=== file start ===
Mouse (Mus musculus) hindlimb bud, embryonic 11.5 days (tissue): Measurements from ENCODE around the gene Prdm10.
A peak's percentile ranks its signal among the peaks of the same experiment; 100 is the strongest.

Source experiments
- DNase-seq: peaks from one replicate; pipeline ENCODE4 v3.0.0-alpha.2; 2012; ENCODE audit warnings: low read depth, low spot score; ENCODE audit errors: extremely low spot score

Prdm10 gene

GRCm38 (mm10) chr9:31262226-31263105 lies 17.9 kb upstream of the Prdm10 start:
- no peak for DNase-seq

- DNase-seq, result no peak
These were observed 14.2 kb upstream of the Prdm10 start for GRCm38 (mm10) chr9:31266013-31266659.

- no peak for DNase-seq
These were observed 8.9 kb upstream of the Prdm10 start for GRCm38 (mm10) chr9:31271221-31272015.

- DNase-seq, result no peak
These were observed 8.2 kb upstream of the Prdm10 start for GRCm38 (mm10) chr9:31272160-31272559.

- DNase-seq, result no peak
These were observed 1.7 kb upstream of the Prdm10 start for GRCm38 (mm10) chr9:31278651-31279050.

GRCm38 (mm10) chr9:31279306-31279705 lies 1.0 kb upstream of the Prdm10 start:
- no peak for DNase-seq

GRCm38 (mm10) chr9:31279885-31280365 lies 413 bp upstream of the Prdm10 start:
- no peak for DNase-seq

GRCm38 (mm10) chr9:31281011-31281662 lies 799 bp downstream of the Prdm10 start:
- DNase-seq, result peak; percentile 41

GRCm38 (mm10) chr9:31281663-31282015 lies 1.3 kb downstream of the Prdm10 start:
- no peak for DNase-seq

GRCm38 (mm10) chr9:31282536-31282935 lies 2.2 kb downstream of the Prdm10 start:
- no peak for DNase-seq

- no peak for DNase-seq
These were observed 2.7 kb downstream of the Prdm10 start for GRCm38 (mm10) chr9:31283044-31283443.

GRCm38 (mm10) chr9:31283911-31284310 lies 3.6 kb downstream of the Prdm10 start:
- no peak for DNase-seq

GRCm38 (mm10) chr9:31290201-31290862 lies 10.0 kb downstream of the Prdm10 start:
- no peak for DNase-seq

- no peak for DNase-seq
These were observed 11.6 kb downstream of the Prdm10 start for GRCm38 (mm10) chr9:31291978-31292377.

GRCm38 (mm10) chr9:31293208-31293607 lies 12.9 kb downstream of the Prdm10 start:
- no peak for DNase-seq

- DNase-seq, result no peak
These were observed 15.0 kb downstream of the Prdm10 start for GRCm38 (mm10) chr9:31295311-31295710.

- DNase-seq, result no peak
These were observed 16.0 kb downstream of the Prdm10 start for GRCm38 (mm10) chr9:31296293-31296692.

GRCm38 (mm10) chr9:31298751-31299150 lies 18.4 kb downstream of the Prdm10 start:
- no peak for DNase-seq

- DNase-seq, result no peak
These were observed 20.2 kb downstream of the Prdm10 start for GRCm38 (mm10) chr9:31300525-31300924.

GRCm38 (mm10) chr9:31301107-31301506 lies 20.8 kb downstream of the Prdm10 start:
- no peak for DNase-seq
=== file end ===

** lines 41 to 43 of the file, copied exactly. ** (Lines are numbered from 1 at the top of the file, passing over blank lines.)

- no peak for DNase-seq

- DNase-seq, result no peak
These were observed 20.2 kb downstream of the Prdm10 start for GRCm38 (mm10) chr9:31300525-31300924.